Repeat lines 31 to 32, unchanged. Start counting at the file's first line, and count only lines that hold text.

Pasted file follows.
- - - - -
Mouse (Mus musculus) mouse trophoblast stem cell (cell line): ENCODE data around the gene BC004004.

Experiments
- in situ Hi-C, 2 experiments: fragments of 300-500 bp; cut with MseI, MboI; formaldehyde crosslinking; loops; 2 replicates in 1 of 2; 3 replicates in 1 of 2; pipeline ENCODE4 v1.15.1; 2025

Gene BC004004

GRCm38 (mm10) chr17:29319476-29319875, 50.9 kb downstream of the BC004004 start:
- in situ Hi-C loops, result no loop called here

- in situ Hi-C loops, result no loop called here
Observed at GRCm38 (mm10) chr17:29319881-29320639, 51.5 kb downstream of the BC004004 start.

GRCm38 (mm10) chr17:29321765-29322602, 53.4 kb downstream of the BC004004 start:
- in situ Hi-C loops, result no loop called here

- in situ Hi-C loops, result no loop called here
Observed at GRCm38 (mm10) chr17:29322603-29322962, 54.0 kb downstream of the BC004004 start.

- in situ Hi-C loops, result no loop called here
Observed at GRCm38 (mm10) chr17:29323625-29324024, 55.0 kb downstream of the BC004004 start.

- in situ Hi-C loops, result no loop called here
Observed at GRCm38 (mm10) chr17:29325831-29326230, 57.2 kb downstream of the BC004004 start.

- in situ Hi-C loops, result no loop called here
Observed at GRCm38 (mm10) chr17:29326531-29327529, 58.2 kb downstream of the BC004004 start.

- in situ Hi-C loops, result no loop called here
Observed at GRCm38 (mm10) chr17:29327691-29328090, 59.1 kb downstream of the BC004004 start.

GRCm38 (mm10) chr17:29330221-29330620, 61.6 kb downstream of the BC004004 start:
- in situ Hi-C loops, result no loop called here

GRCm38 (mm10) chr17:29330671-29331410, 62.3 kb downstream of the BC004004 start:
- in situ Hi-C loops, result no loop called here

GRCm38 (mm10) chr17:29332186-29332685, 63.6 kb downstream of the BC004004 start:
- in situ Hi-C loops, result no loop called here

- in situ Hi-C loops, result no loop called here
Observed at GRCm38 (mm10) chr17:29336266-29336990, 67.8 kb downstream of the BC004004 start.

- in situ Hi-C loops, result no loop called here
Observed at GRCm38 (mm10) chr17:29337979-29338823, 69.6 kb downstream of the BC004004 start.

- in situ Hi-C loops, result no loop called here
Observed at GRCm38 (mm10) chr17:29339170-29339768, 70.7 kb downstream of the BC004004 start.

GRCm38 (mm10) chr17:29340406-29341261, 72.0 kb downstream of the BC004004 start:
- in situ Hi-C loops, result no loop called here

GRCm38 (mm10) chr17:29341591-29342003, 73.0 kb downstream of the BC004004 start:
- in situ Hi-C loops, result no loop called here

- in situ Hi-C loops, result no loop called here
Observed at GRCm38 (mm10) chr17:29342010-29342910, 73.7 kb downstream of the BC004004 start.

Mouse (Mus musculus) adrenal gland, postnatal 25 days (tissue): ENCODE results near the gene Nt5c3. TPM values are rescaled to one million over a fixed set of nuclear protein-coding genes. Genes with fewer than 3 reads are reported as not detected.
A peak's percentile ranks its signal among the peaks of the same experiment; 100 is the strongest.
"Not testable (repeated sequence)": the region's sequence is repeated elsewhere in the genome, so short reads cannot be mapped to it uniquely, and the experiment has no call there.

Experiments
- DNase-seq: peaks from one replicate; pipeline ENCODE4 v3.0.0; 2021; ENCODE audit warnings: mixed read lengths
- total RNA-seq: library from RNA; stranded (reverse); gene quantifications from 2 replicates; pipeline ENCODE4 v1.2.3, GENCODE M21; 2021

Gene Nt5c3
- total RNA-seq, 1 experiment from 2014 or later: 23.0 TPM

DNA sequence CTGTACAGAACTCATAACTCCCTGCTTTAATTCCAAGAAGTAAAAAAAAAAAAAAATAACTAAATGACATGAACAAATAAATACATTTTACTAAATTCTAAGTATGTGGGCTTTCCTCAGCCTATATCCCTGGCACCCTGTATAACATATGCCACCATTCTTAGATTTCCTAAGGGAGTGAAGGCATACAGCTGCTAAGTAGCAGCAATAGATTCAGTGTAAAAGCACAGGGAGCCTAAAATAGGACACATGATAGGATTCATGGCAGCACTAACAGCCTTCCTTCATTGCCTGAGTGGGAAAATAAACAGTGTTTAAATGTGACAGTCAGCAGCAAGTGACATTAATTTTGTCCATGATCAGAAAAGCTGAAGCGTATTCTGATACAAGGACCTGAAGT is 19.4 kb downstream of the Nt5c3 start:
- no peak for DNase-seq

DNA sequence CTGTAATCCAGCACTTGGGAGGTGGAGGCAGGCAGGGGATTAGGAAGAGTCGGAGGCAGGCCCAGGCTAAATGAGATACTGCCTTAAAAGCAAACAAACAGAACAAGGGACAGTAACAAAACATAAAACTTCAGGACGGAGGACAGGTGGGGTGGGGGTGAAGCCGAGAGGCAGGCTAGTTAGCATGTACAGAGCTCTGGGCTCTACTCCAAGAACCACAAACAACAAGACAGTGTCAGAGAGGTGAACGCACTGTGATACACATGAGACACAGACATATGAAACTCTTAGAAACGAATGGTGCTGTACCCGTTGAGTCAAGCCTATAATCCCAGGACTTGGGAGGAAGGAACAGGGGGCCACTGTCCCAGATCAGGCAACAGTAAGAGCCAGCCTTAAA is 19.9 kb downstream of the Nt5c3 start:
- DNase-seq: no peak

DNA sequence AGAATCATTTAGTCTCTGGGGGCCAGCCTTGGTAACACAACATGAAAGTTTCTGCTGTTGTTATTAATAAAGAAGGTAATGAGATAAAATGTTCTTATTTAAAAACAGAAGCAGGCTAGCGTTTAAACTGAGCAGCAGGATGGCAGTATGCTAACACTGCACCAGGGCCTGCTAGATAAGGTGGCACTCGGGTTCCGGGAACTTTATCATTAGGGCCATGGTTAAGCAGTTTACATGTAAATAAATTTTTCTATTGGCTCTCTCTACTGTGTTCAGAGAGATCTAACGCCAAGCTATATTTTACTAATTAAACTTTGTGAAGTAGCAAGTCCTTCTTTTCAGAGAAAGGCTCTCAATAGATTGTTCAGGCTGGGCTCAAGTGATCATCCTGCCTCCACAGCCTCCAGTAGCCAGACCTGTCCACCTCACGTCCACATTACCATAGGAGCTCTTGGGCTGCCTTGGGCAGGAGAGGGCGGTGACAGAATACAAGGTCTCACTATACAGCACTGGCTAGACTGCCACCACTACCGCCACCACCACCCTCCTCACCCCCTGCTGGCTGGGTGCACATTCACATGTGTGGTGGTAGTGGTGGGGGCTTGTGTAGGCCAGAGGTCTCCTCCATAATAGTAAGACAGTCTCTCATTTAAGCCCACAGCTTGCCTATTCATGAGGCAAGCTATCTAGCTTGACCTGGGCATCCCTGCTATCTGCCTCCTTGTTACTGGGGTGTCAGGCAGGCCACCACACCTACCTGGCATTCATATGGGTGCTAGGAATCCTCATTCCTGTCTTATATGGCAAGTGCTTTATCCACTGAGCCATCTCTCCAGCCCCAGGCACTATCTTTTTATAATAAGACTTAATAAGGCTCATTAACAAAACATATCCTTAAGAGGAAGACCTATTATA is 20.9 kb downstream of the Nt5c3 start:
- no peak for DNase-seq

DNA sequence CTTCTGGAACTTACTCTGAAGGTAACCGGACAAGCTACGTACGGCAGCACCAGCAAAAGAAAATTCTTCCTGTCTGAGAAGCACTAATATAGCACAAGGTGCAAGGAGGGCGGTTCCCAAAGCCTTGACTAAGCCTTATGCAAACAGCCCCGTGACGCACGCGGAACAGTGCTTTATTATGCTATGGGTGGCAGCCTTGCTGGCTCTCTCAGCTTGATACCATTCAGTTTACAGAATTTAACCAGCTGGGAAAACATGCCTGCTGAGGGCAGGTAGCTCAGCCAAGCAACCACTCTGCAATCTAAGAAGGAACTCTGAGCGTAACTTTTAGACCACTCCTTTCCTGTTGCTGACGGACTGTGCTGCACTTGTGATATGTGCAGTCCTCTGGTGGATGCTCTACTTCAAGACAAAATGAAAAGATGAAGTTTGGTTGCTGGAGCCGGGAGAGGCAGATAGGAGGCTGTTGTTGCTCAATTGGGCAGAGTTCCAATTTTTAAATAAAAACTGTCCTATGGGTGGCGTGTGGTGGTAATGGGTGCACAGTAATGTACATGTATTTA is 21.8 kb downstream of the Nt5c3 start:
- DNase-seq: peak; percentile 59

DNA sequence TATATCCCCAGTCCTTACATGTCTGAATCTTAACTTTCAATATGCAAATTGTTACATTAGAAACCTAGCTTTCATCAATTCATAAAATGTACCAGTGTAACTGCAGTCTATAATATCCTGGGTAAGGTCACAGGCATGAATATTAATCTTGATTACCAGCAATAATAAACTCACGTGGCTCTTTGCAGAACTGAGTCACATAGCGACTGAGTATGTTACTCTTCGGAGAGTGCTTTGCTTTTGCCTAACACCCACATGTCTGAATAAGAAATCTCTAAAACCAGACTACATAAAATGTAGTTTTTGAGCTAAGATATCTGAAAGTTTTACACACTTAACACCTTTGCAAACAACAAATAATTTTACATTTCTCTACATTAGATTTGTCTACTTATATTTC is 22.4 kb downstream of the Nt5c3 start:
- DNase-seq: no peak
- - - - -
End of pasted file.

- in situ Hi-C loops, result no loop called here
Observed at GRCm38 (mm10) chr17:29339170-29339768, 70.7 kb downstream of the BC004004 start.